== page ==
Dell doesn't usually waste much time incorporating new processors into its gaming products, and right on cue, its Alienware division just announced a top-to-bottom refresh of its laptops and desktops with Intel's recently launched 10th generation "Comet Lake" CPUs.
Starting with the laptops, the Area-51m R2 is the fastest in Alienware's lineup. It's also the biggest—it sports a 17.3-inch display with a few different resolution and refresh rate options (4K at 60Hz and 1080p at 144Hz or 300Hz, along with a G-Sync option).
It's not just the screen that is big, though. This is a somewhat chunky laptop measuring 1.7 inches at its highest point (and 1.09 inches its lowest), along with a depth of 15.85 inches and width of 12.66 inches. Depending on the hardware configuration, it weighs between 9.04 to 10.04 pounds.
Part of the reason for the comparatively large and heavy profile is to accommodate Alienware's new "Cryo-Tech" cooling scheme.
"This innovative design includes a new honeycomb air-intake panel above the keyboard, larger fan blades, and feet for better elevation. For the first time, we are also introducing vapor chamber cooling and up to 12-phase HyperEfficient Voltage Regulation on select configurations to help maintain power levels for uninterrupted, marathon gaming sessions," Alienware explains.
Cooling has always been the challenge with laptops, and in particular performance models like the ones aimed at gamers. Laptops are generally quicker to throttle the CPU and GPU than a typical desktop, and the more it fights this trend with faster spinning fans, the louder they become.
We'll have to get our hands on the refreshed Area-51m to see how it fares. Cooling aside, it's packing some serious firepower:
- Display—17.3 inches (up to 300Hz)
- CPU—up to a Core i9 10900K (10 cores / 20 threads)
- RAM—up to 64GB
- GPU—Up to a GeForce RTX 2080 Super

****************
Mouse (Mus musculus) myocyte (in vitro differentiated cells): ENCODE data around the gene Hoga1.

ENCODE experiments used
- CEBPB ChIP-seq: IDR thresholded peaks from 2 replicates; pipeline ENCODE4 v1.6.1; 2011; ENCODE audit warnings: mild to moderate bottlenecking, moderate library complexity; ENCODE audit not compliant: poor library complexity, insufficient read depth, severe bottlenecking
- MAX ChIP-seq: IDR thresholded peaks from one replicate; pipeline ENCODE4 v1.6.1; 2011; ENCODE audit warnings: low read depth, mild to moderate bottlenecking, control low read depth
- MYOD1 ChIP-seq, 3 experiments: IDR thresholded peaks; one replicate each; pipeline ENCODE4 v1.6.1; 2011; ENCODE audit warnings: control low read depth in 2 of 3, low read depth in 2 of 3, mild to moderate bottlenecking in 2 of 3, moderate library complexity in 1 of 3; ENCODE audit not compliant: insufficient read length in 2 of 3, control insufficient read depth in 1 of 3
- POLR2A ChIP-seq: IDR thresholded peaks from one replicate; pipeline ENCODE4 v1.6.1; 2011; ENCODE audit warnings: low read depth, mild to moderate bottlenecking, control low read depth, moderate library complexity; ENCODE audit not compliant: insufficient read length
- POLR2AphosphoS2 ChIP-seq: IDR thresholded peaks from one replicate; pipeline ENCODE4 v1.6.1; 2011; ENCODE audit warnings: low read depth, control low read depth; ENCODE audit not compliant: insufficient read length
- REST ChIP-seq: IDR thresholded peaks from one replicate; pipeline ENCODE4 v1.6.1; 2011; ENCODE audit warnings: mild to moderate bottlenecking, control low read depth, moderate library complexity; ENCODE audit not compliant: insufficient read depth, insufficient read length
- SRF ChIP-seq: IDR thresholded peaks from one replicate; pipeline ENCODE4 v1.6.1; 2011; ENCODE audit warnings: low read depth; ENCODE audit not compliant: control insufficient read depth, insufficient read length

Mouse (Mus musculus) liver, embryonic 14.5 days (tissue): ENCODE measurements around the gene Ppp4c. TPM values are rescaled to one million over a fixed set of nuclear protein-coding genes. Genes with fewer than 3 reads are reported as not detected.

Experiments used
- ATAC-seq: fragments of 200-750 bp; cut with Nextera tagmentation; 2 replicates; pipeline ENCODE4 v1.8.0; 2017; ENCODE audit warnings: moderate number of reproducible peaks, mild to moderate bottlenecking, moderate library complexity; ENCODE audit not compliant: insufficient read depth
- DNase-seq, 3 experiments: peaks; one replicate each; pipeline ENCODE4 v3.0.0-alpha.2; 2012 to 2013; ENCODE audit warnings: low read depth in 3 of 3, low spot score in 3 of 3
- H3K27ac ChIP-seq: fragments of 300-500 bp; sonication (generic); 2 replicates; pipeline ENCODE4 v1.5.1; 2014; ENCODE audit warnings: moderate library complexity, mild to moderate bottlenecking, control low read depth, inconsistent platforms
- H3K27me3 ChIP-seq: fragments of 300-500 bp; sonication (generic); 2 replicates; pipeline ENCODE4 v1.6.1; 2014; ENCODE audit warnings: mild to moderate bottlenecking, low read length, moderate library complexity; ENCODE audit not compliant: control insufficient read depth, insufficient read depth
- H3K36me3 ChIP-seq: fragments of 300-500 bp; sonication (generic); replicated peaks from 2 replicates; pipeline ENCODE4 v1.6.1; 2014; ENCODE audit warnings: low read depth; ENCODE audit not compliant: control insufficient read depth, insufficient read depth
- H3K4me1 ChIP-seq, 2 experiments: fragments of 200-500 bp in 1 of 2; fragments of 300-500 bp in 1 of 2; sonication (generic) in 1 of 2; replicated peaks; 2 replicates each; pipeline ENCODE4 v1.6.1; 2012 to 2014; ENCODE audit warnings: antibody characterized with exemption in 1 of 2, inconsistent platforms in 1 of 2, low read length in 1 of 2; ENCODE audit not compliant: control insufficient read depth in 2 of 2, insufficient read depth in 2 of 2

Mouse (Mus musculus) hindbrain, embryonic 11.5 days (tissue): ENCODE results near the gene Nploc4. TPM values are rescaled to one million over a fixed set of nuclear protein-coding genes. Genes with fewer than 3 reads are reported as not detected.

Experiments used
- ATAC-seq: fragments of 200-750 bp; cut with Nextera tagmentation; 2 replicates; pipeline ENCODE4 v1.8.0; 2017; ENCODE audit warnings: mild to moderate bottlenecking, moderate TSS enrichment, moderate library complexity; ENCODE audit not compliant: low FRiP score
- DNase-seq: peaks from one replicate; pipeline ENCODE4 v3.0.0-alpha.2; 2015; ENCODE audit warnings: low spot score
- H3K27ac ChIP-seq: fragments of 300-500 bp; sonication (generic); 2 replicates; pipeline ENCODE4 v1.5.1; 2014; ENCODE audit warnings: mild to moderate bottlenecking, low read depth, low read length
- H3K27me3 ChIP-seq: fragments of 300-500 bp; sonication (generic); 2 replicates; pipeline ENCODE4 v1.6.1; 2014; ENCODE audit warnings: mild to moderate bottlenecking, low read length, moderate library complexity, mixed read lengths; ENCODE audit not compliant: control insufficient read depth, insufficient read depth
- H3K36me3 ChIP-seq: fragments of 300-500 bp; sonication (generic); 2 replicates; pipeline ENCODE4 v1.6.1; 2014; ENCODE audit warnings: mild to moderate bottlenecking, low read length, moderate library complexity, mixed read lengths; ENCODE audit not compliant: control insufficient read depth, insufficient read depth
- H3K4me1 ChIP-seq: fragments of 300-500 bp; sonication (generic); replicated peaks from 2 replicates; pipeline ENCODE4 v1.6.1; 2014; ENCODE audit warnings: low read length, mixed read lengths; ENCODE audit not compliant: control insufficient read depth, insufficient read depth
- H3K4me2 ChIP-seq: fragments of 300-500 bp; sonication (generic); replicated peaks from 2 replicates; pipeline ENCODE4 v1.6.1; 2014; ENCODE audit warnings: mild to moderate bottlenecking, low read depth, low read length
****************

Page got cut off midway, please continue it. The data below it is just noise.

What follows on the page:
- Storage—up to 4GB (M.2 NVMe, RAID 0 options)
In addition to several Nvidia Turing GPU options (RTX 2080 Super, RTX 2070 Super, RTX 2060, GTX 1660 Ti), Alienware is also now offering an AMD Radeon RX 5700M option.
It's a decadent assortment of hardware, with an uptown price to match—the Area-51m will be available June 9 starting at a hefty $3,049.99.
An interesting side note to all this (and another reason why the Area-51m is so big) is the prospect of upgrading key components, including the CPU and GPU. In most cases, laptop upgrades are limited to the RAM and storage, and a few other odds and ends if you can get to them (like the battery and Wi-Fi module).
The Area-51m is essentially a desktop replacement, in that it uses desktop CPUs that can be swapped out. Dell also released GPU upgrade modules for the previous-generation Area-51m, which is a neat prospect, at least in theory.
However, as noted by The Verge, there's a big caveat—Dell says it will only offer GPU upgrades for the Area-51m within the same generation of GPUs that were available when it launched. That means last year's model is stuck with regular RTX 2080 and RTX 2070 graphics, and can't be upgraded to the same Super variants available in the Area-51m R2. Bummer.
Same goes for the CPUs—last year's models do not support Intel's 10th generation CPUs, as Intel introduced a new LGA 1200 socket. The bottom line is, yes, the Area-51m is upgradeable to an extent, but it's not the best idea to buy it for that reason.
Moving on, Alienware's 17.3-inch m17 and 15.6-inch m15 stick to the traditional laptop mold with non-upgradeable mobile CPUs and GPUs. They both come with 1080p panels offered at up to 300Hz (there's also a 4K 60Hz option), and are much lighter than the Area-51m—the m15 weighs 4.65 pounds and the m17 weighs 5.5 pounds.
On the CPU side, these are available with up to a Core i9 10980HK CPU and up to a GeForce RTX 2080 Super GPU. They also come with a sole AMD option, a Radeon RX 5500M.
These will be available on May 21, starting at $1,499.99 for the m15 and $1,549.99 for the m17.
Finally, in the desktop space, Alienware's refreshed Aurora PC gets the same Comet Lake treatment (up to a Core i9 10980HK), along with up to 64GB of HyperX Fury RAM and up to 4TB (2TB SSD + 2TB HDD) of storage.
For graphics, there is a wider range of GPUs to choose from. These span Nvidia's GeForce GTX 1650 on up to the GeForce RTX 2080 Ti, and on the AMD side, users can opt for a Radeon RX 5600, 5700, 5700 XT, or a Radeon VII.
Liquid cooling is also an option on select GPUs. If going with a liquid cooled 2080 Super, Alienware claims temps will be up to 19.5 percent lower, with a sizable noise reduction (69.2 percent) to boot.
The upgraded Aurora is available now starting at $879.99 (opens in new tab) for a tame setup (Core i5-10400F, GTX 1650, 8GB RAM, 1TB HDD). Pricing seems reasonable, for a prebuilt. For example, you could double the RAM, swap the HDD for a 512GB NVMe SSD, and upgrade the GPU to a 2060 Super and pay $1,359.99. You can do much better by building your own, but that's still relatively affordable for the hardware (and custom case).